highout <<- subset(t, t > out2, na.rm=TRUE )

}

The vector, or data frame column that you wish to assess, must be passed into the function through the utilization of the call:

The outliers which fall below the left whisker of the box plot are stored in the permanent data vector 'lowout'. The outliers which are above the right whisker of the box plot are stored in the permanent data vector 'highout'.

I have created two examples which demonstrate R's capacity to create histograms.

This example demonstrates a histogram which measures density along the Y-Axis:

**OutlierFunction(<dataframecolumn or vector>)**The outliers which fall below the left whisker of the box plot are stored in the permanent data vector 'lowout'. The outliers which are above the right whisker of the box plot are stored in the permanent data vector 'highout'.

__Histograms__I have created two examples which demonstrate R's capacity to create histograms.

This example demonstrates a histogram which measures density along the Y-Axis:

**hist(F,**

freq = FALSE,

col = "Green",

xlab = "X-Axis Label",

main = "Hist Demo")freq = FALSE,

col = "Green",

xlab = "X-Axis Label",

main = "Hist Demo")

*F: is the data vector.*

*'freq =' Specifies the histogram type.*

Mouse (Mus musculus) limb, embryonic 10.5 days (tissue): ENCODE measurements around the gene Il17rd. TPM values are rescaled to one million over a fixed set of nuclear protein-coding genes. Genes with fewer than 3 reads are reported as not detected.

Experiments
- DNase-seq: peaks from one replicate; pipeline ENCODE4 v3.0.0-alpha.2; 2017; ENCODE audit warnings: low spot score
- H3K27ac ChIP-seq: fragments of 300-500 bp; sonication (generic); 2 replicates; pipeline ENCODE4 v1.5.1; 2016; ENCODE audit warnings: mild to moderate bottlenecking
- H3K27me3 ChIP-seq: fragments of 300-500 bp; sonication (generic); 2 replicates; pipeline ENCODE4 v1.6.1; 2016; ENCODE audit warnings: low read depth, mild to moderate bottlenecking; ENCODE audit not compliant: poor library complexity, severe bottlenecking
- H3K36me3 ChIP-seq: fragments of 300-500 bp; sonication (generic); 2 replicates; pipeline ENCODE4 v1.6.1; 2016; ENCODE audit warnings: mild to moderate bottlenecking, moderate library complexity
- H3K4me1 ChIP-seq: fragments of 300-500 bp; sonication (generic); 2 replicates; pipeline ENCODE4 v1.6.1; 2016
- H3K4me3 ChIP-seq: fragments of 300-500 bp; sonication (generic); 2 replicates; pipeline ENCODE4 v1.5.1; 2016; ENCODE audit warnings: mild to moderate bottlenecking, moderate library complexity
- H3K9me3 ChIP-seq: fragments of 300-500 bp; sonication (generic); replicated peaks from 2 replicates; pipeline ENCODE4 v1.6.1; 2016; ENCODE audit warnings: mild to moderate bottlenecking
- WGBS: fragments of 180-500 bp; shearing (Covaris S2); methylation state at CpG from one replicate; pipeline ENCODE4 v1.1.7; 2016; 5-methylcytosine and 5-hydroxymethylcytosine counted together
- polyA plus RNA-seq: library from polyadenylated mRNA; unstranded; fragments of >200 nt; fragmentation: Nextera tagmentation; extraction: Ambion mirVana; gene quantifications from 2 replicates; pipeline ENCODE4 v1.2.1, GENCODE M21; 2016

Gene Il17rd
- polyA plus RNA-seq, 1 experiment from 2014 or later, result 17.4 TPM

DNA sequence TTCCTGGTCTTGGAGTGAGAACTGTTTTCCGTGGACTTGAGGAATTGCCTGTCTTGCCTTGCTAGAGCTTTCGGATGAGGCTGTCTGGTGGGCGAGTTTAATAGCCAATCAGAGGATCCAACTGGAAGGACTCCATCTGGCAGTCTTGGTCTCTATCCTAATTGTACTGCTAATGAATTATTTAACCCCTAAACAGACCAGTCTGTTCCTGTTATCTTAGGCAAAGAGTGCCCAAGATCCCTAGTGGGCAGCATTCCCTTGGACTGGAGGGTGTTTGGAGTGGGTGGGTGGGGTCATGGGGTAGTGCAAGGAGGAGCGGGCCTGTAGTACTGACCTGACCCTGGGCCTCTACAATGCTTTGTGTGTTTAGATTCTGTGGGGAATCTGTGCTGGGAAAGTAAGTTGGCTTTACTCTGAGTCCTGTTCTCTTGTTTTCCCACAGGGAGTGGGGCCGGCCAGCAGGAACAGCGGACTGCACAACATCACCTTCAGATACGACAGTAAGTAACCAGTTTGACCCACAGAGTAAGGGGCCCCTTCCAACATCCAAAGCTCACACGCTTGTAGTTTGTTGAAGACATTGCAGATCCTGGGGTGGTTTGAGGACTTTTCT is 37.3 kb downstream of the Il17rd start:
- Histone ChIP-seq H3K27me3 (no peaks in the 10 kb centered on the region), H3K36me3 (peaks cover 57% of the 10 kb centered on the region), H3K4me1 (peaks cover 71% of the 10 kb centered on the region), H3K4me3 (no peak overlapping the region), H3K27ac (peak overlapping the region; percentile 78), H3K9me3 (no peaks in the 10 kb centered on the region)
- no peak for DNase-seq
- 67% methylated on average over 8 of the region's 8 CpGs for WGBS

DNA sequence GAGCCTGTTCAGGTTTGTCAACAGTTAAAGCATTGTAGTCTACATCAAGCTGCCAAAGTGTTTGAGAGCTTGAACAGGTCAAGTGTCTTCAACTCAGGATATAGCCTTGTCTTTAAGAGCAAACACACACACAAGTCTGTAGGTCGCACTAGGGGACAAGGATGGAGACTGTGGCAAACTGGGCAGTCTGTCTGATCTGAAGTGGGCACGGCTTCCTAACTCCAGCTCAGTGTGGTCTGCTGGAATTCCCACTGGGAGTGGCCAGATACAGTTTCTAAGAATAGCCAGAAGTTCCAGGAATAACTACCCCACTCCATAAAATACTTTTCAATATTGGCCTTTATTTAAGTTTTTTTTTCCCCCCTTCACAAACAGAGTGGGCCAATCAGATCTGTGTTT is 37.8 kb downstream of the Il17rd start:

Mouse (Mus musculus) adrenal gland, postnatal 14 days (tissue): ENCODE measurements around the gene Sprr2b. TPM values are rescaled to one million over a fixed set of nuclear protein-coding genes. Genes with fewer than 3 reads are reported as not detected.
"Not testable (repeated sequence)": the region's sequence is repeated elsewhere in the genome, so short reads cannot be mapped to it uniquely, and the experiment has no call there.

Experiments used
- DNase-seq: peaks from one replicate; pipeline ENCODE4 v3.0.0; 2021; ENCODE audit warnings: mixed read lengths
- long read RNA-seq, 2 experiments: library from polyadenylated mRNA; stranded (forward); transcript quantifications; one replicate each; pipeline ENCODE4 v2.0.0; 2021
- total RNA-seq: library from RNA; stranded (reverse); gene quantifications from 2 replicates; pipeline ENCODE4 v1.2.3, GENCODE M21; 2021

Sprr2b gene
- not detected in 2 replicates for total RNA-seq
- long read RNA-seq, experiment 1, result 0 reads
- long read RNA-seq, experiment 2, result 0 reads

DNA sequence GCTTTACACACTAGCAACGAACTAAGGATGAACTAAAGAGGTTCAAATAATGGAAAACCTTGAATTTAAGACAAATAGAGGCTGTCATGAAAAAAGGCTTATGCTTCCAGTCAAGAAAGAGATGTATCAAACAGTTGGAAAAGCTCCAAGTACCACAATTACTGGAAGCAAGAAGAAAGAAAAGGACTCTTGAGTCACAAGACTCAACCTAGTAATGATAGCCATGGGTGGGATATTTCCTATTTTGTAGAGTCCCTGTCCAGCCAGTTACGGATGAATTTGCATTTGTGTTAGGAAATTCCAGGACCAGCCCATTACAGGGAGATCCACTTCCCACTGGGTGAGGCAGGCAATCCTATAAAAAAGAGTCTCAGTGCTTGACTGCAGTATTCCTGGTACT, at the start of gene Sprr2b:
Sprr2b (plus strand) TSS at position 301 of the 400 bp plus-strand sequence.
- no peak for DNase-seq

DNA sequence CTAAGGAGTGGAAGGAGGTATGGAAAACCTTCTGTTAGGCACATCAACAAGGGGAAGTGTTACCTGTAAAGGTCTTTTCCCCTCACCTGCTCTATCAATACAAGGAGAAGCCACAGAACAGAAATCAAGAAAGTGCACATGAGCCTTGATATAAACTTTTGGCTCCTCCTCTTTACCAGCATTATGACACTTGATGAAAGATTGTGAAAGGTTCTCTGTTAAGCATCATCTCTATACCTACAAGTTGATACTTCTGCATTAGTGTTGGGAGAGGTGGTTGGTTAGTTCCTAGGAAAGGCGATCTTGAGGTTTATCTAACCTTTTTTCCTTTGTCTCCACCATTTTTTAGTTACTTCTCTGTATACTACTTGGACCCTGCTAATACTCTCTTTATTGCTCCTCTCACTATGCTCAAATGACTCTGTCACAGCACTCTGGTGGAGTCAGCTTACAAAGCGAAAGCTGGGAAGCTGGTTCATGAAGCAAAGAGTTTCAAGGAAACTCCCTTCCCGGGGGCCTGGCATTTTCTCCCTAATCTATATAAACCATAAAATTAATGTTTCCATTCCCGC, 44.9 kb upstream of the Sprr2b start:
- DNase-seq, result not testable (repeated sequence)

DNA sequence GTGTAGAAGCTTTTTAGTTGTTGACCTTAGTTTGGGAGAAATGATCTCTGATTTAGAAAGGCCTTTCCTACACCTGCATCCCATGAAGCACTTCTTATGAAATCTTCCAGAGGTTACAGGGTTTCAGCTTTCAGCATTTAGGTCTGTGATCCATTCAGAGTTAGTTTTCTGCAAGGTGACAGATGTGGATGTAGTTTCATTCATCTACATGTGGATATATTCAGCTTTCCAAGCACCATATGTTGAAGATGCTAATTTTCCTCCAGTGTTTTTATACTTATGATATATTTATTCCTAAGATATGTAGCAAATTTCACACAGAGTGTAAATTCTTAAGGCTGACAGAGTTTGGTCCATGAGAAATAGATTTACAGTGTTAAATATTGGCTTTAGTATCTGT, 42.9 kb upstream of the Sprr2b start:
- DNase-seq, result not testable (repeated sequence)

*'col =' Specifies the color of the graph.*

*‘xlab =‘ Provides the title of the x-axis.*

*‘main =‘ Displays the title of the graph.*

Here is the graphical output for this example code:

This example demonstrates a histogram which measures frequency along the X-Axis:

**hist(F,**

freq = TRUE,

breaks = 4,

col = "orange",

xlab = "X-Axis Label",

main = "Hist Demo")

freq = TRUE,

breaks = 4,

col = "orange",

xlab = "X-Axis Label",

main = "Hist Demo")

*F: is the data vector.*

*'freq =' Specifies the histogram type.*

*‘breaks =‘ Specifies the number of cells of the histogram.*

*'col =' Specifies the color of the graph.*

*‘xlab =‘ Provides the title of the x-axis.*

*‘main =‘ Displays the title of the graph.*

Here is the graphical output for this example code:

The main differentiation between the two is the 'freq=' option. If the option is labeled as TRUE, the histogram plots frequency. If FALSE, the histogram plots density.

Additionally, there are times that you may want to add vertical lines to assess central tendency. The code for adding these lines to an existing histogram can be found below:

The main differentiation between the two is the 'freq=' option. If the option is labeled as TRUE, the histogram plots frequency. If FALSE, the histogram plots density.

Additionally, there are times that you may want to add vertical lines to assess central tendency. The code for adding these lines to an existing histogram can be found below:

# Adds a black line with a width of '3' which indicates the mean value #

**abline(v=mean(F), col="black", lwd = 3)**

# Adds a red line with a width of '3' which indicates the median value #

**abline(v=median(F), col="red", lwd = 3)**

In the next entry, I will discuss Stem and Leaf Plots and Central Frequency Plots.